Letting Go: Loss and the Lesson of Suffering

“Let go.” For two small words, they sure pack a lot of meaning. To let go implies that we’ve obtained something and that we are actively holding on to it, with a fierce grip, determined. To let go requires our free will to cease the act of holding, to release, to let something be no longer in our thrall of control. To let go implies that there is a danger present, that once a thing is loosened, it may not return to us.

I’m thinking of various examples over the years where I’ve heard the phrase, “let go” and the versatility of its application.

Different Ways Life Calls Us To “Let Go”

The earliest memory I have of hearing these words, and perhaps also for you, was of two siblings or friends fighting over the same thing. Maybe a cookie or a toy. In my case, I remember fighting over the wishbone in a turkey one Thanksgiving with someone else my own age (a cousin, probably). We each wanted the other to ‘let go’ first, confident that we’d come away with the larger bit of wishbone and our wish would be guaranteed its future success. To let go first meant that we would likely suffer loss, as I’d been counselled by an uncle beforehand. But eventually, someone has to let go.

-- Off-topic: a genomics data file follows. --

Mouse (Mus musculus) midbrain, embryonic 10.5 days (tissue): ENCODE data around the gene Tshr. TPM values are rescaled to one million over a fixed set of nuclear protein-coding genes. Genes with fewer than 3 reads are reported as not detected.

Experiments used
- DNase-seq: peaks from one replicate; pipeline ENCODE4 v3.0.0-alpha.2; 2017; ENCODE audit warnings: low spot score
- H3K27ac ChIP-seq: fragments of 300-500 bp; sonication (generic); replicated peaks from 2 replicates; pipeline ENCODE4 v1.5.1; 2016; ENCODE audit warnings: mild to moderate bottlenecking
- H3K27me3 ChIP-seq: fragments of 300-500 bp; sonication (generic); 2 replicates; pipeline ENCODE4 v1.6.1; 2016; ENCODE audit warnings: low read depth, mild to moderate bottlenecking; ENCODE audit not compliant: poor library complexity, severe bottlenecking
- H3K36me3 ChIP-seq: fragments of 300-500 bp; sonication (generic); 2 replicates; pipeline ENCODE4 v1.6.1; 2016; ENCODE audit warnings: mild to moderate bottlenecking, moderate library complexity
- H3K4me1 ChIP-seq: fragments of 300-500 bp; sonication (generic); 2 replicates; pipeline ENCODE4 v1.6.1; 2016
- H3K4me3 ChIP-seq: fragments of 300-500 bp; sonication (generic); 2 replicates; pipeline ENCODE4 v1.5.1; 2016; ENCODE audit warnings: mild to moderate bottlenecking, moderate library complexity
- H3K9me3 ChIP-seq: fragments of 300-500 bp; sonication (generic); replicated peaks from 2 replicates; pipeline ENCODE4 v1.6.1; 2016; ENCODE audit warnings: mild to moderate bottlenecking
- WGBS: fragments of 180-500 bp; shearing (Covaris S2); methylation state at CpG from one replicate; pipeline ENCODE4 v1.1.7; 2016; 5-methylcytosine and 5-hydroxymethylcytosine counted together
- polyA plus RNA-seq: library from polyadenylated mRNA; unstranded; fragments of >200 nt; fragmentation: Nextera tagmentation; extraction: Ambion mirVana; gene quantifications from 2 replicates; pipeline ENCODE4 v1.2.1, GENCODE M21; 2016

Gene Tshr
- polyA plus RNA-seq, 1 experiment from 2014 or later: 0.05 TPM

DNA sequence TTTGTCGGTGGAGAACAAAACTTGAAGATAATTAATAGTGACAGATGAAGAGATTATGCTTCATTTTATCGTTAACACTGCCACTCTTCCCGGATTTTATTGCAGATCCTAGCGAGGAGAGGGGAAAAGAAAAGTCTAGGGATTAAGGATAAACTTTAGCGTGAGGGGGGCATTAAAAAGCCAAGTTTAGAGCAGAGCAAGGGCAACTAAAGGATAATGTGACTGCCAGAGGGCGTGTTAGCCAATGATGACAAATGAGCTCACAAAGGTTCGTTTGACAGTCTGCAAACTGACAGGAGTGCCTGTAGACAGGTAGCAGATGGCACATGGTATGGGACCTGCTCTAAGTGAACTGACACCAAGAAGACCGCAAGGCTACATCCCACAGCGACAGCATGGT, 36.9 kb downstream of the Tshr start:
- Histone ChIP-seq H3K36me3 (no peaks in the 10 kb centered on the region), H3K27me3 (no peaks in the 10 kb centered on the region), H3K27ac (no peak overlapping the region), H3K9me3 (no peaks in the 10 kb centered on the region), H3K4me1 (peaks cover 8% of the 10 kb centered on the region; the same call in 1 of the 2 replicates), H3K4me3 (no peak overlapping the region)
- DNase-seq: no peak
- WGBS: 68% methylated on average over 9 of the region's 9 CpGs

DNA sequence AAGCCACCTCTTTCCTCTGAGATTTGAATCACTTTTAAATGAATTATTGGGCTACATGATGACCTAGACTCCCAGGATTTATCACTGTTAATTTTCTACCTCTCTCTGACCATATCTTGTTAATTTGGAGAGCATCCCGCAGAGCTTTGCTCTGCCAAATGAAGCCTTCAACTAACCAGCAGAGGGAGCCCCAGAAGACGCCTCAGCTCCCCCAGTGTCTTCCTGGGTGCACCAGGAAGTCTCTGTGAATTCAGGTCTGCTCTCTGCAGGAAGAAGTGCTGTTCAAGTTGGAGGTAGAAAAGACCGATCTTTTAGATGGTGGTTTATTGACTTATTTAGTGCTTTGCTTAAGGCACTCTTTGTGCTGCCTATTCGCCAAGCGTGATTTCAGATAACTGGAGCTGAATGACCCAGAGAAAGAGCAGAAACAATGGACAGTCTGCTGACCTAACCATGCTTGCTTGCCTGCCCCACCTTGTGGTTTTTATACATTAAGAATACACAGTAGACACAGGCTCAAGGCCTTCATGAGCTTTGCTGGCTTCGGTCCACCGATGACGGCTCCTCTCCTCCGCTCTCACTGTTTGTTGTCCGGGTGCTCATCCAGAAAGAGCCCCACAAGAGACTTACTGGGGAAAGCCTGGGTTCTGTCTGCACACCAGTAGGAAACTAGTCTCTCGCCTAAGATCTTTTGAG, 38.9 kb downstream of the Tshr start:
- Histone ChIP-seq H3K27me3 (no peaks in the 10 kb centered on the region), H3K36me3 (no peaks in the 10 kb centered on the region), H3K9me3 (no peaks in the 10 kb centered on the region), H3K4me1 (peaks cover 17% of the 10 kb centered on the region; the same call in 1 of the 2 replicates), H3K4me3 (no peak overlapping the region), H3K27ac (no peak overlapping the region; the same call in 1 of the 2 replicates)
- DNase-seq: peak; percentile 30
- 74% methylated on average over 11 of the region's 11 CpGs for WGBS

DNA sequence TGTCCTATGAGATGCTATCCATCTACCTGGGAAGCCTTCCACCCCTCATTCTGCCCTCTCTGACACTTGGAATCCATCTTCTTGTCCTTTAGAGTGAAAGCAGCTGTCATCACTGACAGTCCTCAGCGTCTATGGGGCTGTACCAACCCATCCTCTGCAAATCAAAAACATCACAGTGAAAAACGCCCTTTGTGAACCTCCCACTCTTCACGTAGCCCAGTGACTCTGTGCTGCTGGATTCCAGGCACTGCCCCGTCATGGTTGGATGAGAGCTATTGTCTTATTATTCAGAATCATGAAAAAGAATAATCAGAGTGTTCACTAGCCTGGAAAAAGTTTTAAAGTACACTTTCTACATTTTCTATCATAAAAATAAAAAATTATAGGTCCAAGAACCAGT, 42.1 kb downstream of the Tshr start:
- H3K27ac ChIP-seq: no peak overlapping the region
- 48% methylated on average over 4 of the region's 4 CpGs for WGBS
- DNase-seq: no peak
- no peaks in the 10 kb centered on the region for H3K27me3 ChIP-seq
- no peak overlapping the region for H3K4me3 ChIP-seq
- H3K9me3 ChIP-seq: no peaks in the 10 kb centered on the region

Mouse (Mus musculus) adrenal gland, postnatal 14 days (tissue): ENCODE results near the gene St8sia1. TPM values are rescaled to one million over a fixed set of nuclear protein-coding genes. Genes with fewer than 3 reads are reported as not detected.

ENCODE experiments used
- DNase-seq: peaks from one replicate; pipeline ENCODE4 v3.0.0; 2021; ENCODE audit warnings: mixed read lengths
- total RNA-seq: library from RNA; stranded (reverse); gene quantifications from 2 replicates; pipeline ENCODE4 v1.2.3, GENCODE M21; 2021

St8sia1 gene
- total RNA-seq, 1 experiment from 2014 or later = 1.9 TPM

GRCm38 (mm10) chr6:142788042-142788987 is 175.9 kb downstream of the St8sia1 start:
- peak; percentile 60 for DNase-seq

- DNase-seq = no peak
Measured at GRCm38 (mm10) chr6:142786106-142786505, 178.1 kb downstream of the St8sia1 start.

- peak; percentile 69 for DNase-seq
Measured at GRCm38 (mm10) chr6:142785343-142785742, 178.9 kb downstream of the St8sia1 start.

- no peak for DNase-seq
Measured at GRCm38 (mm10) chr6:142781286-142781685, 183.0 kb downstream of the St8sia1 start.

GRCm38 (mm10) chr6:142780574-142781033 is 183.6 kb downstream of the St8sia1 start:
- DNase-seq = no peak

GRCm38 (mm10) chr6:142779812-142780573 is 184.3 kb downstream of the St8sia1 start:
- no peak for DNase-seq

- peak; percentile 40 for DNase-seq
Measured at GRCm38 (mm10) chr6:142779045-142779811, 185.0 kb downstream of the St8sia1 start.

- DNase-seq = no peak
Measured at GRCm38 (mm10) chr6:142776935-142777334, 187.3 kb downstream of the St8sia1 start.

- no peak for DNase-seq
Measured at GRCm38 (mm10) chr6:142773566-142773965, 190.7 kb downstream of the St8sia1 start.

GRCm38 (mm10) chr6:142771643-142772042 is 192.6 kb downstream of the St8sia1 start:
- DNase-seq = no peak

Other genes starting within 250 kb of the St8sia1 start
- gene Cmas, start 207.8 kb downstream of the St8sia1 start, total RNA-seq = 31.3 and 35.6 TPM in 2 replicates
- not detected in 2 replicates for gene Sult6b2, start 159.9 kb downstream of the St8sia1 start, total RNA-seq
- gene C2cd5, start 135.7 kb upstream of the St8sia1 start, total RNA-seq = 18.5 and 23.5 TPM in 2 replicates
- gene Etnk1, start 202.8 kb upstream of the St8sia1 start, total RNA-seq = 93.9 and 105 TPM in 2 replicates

Then there’s that scary “letting go” that accompanies an adventure, like the time you first tried out that swing set and you’re preparing to leap off into the unknown. You’ve been pushed for a good head start, you’ve pumped your legs, you’re arcing through the air and there’s that hesitation, that moment of uncertainty of whether you should indeed, let go of the chains, and then you do and you’re sailing through the air to fall (hopefully) unharmed on a soft lawn. This type of loss includes emotions of doubt and of the unknown.

Watching movies as a teenager, I remember that pivotal moment in Indiana Jones and the Last Crusade, when Indiana Jones urges Elsa to give him her other hand. But the decision to do so, although it will ensure her own safety, means letting go of her quest, to reach the holy grail which is almost within reach. And when Indiana is struck by the same urge, we hear Dr. Jones (Sean Connery) saying, “Indiana, let it go.” Letting go, in this case, meant letting go of the object, the final reward, of his epic quest, of his father’s lifelong quest. Forever. This type of loss of is one of professional ambition, the same we experience when a job doesn’t work out the way we’d intended to, and we are ‘let go’ — there’s those two powerful little words again that pack a painful punch.